— Grace Harlowe's Golden Summer • Jessie Graham Flower

... so disgusted that he flew straight off, chattering all across the field and up the hedge. The bullfinch tossed his head, and asked the goldfinch to come up in the bush and see which was stronger. The greenfinch and the chaffinch shrieked with derision; the wood-pigeon turned his back and said "Pooh!" and went off with a clatter. The sparrow flew to tell his mates on the house, and you could hear the chatter they made about it right down at the brook. But the wren screamed loudest of all, and said that the goldfinch ...
— A Book of Natural History - Young Folks' Library Volume XIV. • Various

... abler and more experienced politician, saw that, if the imputations which the opposition had been in the habit of throwing on the Chancellor were exhibited with the precision of a legal charge, their futility would excite universal derision, and thought it more expedient to move that the House should, without assigning any reason, request the King to remove Lord Somers from His Majesty's counsels and presence for ever. Cowper defended his persecuted friend ...
— The History of England from the Accession of James II. - Volume 5 (of 5) • Thomas Babington Macaulay

... but that very same moment I was roughly hurled off and found myself sprawling on the ground. The horse stood perfectly still, and, stretching out his long neck, regarded me with what I took to be nothing else than derision. I was not able to rise to my feet; the driver had to come and help me; Lauretta had jumped out and was weeping and lamenting; Teresina did nothing but laugh without ceasing. I had sprained my foot, and couldn't possibly mount again. How was I to get on? My steed was fastened ...
— Weird Tales. Vol. I • E. T. A. Hoffmann

... lightly (III. iii. 119), and that the one thing perfectly obvious about him was his honesty. 'Honest' is the word that springs to the lips of everyone who speaks of him. It is applied to him some fifteen times in the play, not to mention some half-dozen where he employs it, in derision, of himself. In fact he was one of those sterling men who, in disgust at gush, say cynical things which they do not believe, and then, the moment you are in trouble, put in practice the very sentiment they had laughed at. On such occasions he showed the ...
— Shakespearean Tragedy - Lectures on Hamlet, Othello, King Lear, Macbeth • A. C. Bradley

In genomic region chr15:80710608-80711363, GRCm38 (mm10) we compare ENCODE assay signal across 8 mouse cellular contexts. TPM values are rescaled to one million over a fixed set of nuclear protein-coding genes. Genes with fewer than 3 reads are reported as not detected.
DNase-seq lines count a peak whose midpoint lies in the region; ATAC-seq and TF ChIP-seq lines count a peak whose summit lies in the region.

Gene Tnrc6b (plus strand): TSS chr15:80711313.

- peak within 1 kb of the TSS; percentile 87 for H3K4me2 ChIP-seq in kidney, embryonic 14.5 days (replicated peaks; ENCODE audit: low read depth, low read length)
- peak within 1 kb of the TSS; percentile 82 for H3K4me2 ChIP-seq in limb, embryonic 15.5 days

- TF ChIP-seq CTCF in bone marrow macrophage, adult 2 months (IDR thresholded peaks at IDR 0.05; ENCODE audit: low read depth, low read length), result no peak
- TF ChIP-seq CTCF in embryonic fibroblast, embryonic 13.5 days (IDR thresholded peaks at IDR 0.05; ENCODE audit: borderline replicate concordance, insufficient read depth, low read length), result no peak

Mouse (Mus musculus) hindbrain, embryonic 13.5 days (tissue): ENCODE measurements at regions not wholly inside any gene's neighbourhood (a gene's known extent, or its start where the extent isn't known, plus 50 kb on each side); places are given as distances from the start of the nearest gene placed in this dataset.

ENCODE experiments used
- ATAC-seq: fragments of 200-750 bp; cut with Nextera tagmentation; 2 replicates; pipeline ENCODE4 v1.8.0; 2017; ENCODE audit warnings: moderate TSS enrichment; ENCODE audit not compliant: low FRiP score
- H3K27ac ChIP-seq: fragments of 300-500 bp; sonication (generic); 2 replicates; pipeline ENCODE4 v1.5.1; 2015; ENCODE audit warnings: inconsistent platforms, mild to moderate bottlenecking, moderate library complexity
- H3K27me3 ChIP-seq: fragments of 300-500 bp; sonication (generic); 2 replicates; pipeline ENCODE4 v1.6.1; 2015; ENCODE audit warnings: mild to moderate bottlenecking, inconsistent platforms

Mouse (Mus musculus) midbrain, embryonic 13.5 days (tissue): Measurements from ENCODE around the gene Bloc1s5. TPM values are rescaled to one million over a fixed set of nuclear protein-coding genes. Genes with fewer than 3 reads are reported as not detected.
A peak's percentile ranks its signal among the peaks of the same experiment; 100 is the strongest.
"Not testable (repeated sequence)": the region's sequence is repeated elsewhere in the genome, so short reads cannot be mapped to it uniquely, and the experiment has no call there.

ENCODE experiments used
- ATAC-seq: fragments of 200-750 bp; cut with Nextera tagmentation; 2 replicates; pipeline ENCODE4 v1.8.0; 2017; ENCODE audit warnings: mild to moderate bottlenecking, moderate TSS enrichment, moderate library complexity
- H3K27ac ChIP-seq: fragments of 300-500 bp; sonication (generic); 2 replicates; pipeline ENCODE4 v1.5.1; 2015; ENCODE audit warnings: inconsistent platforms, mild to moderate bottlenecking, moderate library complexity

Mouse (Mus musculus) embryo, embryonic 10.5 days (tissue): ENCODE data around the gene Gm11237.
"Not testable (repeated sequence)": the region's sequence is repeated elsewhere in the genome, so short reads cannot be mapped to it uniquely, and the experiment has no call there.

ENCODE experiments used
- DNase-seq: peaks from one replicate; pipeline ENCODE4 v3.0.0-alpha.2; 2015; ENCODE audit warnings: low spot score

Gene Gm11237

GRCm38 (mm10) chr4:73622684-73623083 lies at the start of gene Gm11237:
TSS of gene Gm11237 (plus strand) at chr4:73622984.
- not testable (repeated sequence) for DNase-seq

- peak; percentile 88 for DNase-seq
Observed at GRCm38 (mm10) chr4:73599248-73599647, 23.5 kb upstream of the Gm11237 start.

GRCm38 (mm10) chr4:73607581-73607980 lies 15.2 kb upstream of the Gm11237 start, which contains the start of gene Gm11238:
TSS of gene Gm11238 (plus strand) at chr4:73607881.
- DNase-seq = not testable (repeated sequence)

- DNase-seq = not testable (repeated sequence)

... different descriptions are frequently seen practising this diversion. Our hero was ambitious of excelling at the game of goff; and, as he was not particularly adroit, he exposed himself, in his first attempts, to the derision of the spectators, and he likewise received several severe blows. Colin laughed at him without mercy; and Forester could not help comparing the rude expressions of his new companion's untutored vanity ...
— Tales And Novels, Volume 1 • Maria Edgeworth

... derision, "he wants to be captain of our team, no doubt, the little upstart! Come on, lads, we don't want his company. See, all ...
— Dick Lionheart • Mary Rowles Jarvis

... ever wait For some unguarded pass, to cheat the walls Not all his dread artillery could breach? How is each lunge, and ward, of tart reproof, And bitter repartee—painful to friends— By th' Adversary hailed with general yell Of triumph, or derision! O, my friends! Believe me, lines of loving charity Dishearten enemies, encourage friends, And woo enlistment to your ranks, more sure Than the best weapon of the readiest wit, Whose point is venomed ...
— The Knickerbocker, or New-York Monthly Magazine, May 1844 - Volume 23, Number 5 • Various

... chase to stimulate them, the men flagged after their long night's work, and it was a dispirited and sulky-looking band that watched the victorious Bombay troop ride proudly by, escorting their captives. The conquerors expressed their feelings by gestures of derision, which Gerrard's men were too much crushed to return, and vanished ahead in a cloud of dust. But when the vanquished tailed dolefully into camp some hours later, they were met by their Habshiabadi comrades, eager to inform them that the triumph had not been so complete ...
— The Path to Honour • Sydney C. Grier

... too proud to acknowledge so derogatory a feeling. We had no servant with us; and when I suggested that we might as well take one of the stablemen to open the gates, my proposal was met with derision and contempt. ...
— Kate Coventry - An Autobiography • G. J. Whyte-Melville